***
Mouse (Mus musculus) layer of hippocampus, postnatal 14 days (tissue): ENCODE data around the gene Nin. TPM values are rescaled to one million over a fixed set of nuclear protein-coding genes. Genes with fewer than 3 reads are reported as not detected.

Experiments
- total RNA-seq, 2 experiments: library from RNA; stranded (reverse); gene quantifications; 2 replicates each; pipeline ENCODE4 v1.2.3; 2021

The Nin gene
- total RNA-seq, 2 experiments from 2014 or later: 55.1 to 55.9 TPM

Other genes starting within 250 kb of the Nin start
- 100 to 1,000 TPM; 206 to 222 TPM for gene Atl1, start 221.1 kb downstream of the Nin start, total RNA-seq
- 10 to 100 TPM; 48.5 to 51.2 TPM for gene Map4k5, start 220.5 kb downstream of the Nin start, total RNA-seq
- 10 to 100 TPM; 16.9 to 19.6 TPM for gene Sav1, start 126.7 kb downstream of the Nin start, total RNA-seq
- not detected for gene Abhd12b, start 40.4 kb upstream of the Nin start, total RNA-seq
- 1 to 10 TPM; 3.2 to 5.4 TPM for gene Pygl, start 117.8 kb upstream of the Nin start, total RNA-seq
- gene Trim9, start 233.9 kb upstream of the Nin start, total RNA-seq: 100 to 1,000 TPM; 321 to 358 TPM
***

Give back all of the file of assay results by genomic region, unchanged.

Mouse (Mus musculus) layer of hippocampus, postnatal 14 days (tissue): ENCODE data around the gene Nin. TPM values are rescaled to one million over a fixed set of nuclear protein-coding genes. Genes with fewer than 3 reads are reported as not detected.

Experiments
- total RNA-seq, 2 experiments: library from RNA; stranded (reverse); gene quantifications; 2 replicates each; pipeline ENCODE4 v1.2.3; 2021

The Nin gene
- total RNA-seq, 2 experiments from 2014 or later: 55.1 to 55.9 TPM

Other genes starting within 250 kb of the Nin start
- 100 to 1,000 TPM; 206 to 222 TPM for gene Atl1, start 221.1 kb downstream of the Nin start, total RNA-seq
- 10 to 100 TPM; 48.5 to 51.2 TPM for gene Map4k5, start 220.5 kb downstream of the Nin start, total RNA-seq
- 10 to 100 TPM; 16.9 to 19.6 TPM for gene Sav1, start 126.7 kb downstream of the Nin start, total RNA-seq
- not detected for gene Abhd12b, start 40.4 kb upstream of the Nin start, total RNA-seq
- 1 to 10 TPM; 3.2 to 5.4 TPM for gene Pygl, start 117.8 kb upstream of the Nin start, total RNA-seq
- gene Trim9, start 233.9 kb upstream of the Nin start, total RNA-seq: 100 to 1,000 TPM; 321 to 358 TPM